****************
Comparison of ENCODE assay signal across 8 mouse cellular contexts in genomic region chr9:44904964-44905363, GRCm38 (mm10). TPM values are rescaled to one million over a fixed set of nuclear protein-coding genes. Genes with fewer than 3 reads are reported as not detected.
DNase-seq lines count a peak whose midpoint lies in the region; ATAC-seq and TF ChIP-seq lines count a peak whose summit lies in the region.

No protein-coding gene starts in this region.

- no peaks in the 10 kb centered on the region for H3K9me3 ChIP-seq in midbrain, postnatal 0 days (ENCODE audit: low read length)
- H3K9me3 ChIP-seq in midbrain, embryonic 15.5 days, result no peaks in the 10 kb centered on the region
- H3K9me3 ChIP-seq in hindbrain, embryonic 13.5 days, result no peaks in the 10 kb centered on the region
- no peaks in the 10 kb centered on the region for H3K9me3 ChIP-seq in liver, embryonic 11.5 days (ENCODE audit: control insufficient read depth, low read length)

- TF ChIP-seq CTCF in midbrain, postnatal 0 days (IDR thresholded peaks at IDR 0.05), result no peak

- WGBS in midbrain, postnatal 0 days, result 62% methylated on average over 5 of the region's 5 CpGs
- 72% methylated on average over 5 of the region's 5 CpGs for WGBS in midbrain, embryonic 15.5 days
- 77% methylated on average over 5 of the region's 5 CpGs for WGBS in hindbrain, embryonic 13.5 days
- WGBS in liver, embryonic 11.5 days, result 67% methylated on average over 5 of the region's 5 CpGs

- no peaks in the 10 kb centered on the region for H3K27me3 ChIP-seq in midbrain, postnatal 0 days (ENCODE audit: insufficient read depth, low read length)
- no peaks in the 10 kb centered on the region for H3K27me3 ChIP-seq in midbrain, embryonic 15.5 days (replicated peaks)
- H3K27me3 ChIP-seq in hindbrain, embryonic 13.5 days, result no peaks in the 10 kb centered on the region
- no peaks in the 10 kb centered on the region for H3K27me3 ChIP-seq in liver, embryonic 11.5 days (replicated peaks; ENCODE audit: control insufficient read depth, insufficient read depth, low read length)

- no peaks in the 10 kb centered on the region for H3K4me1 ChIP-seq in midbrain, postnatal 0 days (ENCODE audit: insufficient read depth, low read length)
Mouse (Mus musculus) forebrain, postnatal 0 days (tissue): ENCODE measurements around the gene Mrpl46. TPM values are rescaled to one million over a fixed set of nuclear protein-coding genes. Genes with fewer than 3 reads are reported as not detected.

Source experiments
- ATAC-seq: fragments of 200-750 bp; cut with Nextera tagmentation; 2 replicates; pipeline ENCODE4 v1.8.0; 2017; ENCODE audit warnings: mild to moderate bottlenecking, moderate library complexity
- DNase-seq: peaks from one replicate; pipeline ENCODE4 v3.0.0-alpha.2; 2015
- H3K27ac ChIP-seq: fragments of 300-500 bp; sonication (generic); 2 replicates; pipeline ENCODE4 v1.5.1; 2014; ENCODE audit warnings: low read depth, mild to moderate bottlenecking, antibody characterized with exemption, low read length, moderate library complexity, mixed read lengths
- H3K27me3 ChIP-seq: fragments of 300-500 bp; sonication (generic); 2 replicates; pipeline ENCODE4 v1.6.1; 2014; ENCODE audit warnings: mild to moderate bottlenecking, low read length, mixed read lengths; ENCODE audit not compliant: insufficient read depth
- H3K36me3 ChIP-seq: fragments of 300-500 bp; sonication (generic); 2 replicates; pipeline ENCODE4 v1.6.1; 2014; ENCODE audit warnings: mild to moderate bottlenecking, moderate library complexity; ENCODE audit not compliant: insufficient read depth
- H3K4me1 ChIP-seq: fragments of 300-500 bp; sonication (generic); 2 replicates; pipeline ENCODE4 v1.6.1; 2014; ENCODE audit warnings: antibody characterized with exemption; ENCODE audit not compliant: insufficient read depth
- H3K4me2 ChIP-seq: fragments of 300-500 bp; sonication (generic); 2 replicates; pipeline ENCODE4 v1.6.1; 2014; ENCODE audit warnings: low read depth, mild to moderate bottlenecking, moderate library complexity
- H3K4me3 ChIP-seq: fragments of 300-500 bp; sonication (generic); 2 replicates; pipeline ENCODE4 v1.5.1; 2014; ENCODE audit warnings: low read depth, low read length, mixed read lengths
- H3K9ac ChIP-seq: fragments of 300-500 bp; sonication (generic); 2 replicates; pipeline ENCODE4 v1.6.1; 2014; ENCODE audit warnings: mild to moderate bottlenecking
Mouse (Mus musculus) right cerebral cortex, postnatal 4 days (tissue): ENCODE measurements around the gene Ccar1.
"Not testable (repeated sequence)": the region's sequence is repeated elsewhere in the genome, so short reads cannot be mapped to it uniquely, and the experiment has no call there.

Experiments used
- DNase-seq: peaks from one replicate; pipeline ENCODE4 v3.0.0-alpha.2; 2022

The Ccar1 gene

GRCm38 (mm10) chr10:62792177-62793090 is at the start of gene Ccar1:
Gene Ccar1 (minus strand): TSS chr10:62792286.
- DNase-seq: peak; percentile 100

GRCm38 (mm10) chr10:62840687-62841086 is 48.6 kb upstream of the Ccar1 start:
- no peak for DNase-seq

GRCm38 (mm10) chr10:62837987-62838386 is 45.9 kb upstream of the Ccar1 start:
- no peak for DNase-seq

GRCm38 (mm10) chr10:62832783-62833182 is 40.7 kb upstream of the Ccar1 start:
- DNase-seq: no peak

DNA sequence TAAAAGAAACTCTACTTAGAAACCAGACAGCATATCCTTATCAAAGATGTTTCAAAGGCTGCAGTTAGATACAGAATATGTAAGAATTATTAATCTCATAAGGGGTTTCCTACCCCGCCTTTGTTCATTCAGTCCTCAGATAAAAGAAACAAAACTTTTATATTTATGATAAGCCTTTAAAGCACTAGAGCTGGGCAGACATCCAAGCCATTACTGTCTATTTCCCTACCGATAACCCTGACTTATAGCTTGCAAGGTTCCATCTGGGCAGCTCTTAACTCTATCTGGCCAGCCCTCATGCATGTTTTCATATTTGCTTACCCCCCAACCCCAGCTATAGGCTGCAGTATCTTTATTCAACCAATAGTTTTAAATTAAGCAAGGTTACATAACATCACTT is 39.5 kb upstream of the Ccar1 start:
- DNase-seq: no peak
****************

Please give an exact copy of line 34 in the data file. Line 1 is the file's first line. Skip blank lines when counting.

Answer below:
GRCm38 (mm10) chr10:62792177-62793090 is at the start of gene Ccar1: